But I want to get your reaction to a statement from Rod Rosenstein, the number two at the state -- at the Justice Department, and this statement in wake of those developments, quote: Americans should exercise caution before accepting as true any stories attributed to anonymous officials, particularly when they do not identify the country, let alone the branch or agency of government with which the alleged sources supposedly are affiliated.

Josh, what do you make of that statement, the word country, and the timing of it?

ROGIN: Unprecedented. I've really never seen anything like it. Why the deputy attorney general is -- seems to be sub-statement, sub- tweeting an article in "The Washington Post", criticizing its sourcing is beyond me. It doesn't really seem like that's his role.

At the same time, you know, there's like a hypocrisy here because, of course, the administration is talking on backgrounds to journalists and officials all the time. Now, I guess this was meant to address "The Washington Post's" reporting that now that obstruction of justice is a subject of the Mueller investigation. There's no way to know for sure because it wasn't specified in the statement, you know.

But what's going on here is that the administration wants to sort of say, you know, do as I say, but not as I do. And, you know, that's been their stance and nothing in that statement and nothing in that sort of what seemed to be kind of a denial but not actually a denial, while refusing to issue a denial, none of that is going to change the work that reporters are doing, which is using whatever access and research tools they have to get the best sourcing they can possibly use to bring important information to the people.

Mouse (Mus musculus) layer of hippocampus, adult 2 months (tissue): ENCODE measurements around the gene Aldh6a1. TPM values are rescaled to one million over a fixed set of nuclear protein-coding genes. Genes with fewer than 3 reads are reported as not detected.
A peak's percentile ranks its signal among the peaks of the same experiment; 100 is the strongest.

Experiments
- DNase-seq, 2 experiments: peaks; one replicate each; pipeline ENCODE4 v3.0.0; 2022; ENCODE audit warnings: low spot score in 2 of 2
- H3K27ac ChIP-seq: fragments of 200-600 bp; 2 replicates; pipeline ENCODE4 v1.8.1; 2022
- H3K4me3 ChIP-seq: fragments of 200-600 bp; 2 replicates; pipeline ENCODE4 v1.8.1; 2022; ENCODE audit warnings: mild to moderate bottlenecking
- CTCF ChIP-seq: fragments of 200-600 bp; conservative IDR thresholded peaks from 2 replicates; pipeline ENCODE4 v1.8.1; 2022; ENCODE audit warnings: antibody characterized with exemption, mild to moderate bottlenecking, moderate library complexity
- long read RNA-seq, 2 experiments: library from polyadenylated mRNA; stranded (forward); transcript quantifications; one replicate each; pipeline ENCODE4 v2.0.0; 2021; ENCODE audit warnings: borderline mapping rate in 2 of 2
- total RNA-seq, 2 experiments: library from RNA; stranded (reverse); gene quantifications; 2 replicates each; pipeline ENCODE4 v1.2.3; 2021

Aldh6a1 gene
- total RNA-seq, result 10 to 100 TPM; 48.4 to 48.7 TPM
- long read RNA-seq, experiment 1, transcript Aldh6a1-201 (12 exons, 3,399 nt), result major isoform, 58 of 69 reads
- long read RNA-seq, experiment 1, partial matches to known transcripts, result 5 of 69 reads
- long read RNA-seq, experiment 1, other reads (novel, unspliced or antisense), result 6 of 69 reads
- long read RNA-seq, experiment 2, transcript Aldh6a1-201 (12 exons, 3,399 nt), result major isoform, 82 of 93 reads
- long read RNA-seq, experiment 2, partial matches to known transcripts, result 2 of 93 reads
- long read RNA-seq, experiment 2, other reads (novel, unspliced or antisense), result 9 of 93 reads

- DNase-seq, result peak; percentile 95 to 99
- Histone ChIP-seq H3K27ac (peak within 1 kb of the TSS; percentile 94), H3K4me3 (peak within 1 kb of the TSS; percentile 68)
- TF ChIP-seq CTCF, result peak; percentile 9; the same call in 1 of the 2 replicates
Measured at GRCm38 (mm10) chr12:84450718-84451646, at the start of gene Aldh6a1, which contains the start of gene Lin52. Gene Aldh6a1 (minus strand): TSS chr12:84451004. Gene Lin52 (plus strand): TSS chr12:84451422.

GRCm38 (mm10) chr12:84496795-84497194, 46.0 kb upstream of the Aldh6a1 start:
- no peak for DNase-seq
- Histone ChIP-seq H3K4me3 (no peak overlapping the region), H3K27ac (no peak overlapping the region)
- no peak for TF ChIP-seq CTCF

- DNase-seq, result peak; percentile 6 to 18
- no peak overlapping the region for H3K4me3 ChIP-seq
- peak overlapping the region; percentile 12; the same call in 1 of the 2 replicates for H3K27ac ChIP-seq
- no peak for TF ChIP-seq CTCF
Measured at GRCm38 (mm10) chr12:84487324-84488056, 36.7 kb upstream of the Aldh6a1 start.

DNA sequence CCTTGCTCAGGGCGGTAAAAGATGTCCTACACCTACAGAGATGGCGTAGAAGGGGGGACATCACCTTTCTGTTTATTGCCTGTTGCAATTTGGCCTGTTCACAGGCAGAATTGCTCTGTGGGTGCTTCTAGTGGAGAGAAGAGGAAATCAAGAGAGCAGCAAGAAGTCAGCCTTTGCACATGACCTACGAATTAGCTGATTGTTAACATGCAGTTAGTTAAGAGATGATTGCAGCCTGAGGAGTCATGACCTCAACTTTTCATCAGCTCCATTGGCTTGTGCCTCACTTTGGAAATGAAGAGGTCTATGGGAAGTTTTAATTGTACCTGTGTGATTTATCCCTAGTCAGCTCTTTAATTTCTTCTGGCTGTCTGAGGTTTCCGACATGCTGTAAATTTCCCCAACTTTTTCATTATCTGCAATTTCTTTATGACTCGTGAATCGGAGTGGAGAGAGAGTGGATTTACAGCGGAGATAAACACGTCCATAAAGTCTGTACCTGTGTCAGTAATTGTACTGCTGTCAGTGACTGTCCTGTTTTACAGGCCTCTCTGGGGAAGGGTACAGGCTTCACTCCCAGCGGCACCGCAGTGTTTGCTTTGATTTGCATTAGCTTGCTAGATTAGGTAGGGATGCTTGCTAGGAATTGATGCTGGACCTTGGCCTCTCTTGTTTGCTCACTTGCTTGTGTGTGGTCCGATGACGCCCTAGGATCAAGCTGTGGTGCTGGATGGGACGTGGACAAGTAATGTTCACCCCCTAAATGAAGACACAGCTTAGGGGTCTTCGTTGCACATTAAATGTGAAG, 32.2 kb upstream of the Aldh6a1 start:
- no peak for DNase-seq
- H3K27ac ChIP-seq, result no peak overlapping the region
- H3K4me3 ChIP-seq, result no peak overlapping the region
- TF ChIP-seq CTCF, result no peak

ROMANS: You know --

ROGIN: I mean, if we didn't have background sources, we would just be reporting on the record statements.

[05:10:03] We'd be living in a world of spin and that would not serve the American people.

ROMANS: We would be a state sponsored media.

ROGIN: Exactly.

ROMANS: It would be like, you know, the very -- the very --

ROGIN: Like Russia.

ROMANS: -- the credibility that we question here.

You know, yesterday, there was this moment of unity. I'm looking at pictures of Nancy Pelosi sitting next to Paul Ryan and you saw, you know, Republicans and --

BRIGGS: Smiling.

ROMANS: In the dugout.

BRIGGS: Smiling, touching one another.

ROMANS: There was a moment of unity in the congressional baseball game. The president stood before the cameras and sounded presidential and talked about, you know, unity and then revealed his true obsession with Russia and the -- and Hillary Clinton again via Twitter. You know, so there was sort of this split screen moment for the president.

I want to read what he said: Why is that Hillary Clinton's family and Dems dealing with Russia are not looked at but my non-dealings are. Crooked H destroyed phones with hammer, bleached e-mail, and had husband meet with A.G. days before she was cleared and they talk about obstruction?

The president's obsession, Josh, with the Russian investigation has hurt him and made the Russia investigation continue. I mean, that's the irony here. His obsession with getting rid of the Russian investigation has only, you know, blown oxygen on the flames of the Russian investigation.